MARINE CORPS BASE CAMP LEJEUNE, N.C. --
The blood coursed through his veins as the extra weight he bore attempted to slow his pace. Blinking through the beads of sweat in his eyes and fighting to keep a steady breathing pattern, he pushed onwards, aware that the men to his left and right were still by his side. The goal that was now in view only quickened his run, motivating him to accomplish the mission with no signs of weakness.
A frenzied lust for competition could be seen in the eyes of all combat instructors of Marine Combat Training Battalion, School of Infantry – East as they pushed through two days of company-against-company contention during the second annual MCT Combat Instructor Competition aboard Camp Geiger, April 14 – 15.
“This is a physically and mentally challenging competition that tests our combat instructors in events based off what they teach new Marines going through MCT,” said Gunnery Sgt. Chris Singley, tactics chief for Instructor Group, MCT, SOI-E. “They do what the privates do, made more advanced and compressed into two days.”
From each of the five MCT companies, Fox, Golf, Hotel, India and Kilo, five combat instructors are chosen to compete against each other in more than 10 individual events.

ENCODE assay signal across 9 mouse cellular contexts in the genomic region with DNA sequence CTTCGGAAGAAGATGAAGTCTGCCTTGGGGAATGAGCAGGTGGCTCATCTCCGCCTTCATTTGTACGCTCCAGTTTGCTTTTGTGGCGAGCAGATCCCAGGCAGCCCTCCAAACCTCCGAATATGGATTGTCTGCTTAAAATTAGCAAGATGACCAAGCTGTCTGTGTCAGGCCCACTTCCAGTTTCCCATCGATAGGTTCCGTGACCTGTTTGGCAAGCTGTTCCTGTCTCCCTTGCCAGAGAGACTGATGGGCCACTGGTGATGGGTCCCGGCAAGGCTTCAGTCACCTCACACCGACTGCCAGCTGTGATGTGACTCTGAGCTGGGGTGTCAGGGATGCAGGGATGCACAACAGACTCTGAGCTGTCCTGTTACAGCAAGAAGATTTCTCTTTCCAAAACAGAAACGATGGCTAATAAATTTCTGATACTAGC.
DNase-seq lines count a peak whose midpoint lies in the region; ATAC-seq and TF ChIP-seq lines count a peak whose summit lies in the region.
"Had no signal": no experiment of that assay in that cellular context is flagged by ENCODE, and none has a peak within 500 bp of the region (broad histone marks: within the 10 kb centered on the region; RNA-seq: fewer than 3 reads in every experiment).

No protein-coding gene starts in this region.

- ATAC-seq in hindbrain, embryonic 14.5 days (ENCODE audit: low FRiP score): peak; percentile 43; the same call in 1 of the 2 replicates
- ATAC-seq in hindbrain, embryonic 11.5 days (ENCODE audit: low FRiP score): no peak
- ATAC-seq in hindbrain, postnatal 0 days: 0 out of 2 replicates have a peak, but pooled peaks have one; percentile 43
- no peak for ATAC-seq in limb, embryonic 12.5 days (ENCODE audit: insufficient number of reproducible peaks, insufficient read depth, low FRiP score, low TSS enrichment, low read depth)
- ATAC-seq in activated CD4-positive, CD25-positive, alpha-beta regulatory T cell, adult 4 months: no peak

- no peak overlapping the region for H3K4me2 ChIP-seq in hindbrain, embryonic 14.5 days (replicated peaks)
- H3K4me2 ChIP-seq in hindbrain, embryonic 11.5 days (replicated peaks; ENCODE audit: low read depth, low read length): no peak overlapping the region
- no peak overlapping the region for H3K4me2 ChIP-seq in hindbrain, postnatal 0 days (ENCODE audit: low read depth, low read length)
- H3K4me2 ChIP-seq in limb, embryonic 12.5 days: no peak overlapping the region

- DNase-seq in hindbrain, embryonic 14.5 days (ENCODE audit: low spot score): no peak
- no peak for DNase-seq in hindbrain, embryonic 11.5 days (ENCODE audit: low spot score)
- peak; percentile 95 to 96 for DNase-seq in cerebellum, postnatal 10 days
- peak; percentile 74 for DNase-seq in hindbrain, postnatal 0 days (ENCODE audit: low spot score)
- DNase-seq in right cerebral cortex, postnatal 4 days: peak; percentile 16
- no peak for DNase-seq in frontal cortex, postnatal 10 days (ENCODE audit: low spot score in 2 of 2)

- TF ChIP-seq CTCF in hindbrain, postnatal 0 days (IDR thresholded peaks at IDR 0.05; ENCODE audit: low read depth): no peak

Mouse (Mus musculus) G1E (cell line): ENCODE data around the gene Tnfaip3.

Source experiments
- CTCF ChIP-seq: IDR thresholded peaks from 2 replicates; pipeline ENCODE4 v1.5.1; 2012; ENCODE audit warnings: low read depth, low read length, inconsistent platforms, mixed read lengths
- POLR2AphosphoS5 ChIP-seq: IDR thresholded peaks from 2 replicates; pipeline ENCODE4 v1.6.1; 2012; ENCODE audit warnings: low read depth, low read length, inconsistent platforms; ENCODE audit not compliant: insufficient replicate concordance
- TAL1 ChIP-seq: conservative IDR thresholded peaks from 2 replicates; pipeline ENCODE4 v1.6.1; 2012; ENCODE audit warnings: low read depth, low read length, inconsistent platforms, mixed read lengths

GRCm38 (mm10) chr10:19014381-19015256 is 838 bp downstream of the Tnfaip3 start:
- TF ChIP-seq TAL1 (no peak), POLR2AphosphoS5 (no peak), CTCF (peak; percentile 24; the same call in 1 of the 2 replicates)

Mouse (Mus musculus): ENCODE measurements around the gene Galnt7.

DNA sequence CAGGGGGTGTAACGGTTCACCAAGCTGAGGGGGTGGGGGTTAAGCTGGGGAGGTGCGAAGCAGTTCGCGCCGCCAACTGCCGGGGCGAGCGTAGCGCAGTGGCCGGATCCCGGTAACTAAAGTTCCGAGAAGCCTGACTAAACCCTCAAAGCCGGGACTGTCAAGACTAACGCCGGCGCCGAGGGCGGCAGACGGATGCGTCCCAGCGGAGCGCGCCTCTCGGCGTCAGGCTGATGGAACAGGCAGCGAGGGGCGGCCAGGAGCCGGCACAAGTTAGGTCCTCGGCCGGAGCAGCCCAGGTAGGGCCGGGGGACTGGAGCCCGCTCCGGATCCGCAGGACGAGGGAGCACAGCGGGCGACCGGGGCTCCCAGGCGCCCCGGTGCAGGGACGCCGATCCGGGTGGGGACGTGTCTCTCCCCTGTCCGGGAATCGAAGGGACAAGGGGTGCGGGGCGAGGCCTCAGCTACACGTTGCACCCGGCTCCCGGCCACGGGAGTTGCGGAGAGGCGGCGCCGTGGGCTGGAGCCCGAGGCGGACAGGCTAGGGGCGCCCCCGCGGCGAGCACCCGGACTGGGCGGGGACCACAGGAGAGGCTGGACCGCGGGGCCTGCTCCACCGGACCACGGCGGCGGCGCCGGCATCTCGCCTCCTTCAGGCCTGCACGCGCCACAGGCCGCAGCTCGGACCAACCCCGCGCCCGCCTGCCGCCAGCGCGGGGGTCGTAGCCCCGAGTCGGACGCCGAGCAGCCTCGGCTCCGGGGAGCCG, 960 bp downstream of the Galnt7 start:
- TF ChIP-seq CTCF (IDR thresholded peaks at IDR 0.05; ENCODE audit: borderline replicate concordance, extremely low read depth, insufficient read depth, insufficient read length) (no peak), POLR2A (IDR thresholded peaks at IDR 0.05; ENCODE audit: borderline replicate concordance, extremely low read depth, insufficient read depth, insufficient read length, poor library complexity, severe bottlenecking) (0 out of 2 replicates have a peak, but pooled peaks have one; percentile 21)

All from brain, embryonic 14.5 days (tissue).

The first day of competition included dummy hand grenade employment, a 1.5 mile run with ammo cans and water jugs, a team relay run through the obstacle course, a six mile force march, land navigation and a 100 question test, quizzing the instructors on all the knowledge they are expected to pass to their students.
“This is a great way to not only test you physically, but also let you know where you are as a CI,” said Sgt. Kenneth Sandefur, combat instructor with Company K. “As instructors, we have to be a level above in proficiency to teach in turn. Also, if we’re not physically fit, what does that say about us?”
The first day’s events were split between Camp Geiger and Camp Devildog while the second day was spent mostly on the SR-8 range. The day’s competition started with M-249 and M-240 live firing, then moved onto unknown distance shooting and weapons disassembly, re-assembly and functions check. After the scores were tallied up, a formation was held where Company G was announced the winner.
“This competition and these close results speak volumes of our combat instructors,” said Lt. Col. William Speigle, commanding officer of MCT, SOI-E. “You came together to face adversity, and that’s how we as a Marine Corps function. At the end of the day, you are all better Marines, and it re-enforces the face that we have a damn good group of instructors!”
With promises of a tougher competition next year, the second annual MCT Combat Instructor Competition draws to a close. Bragging rights have been issued, but the by-product of the two days of events run deeper than that. It is not only about building camaraderie, but also training the trainers to better teach the students.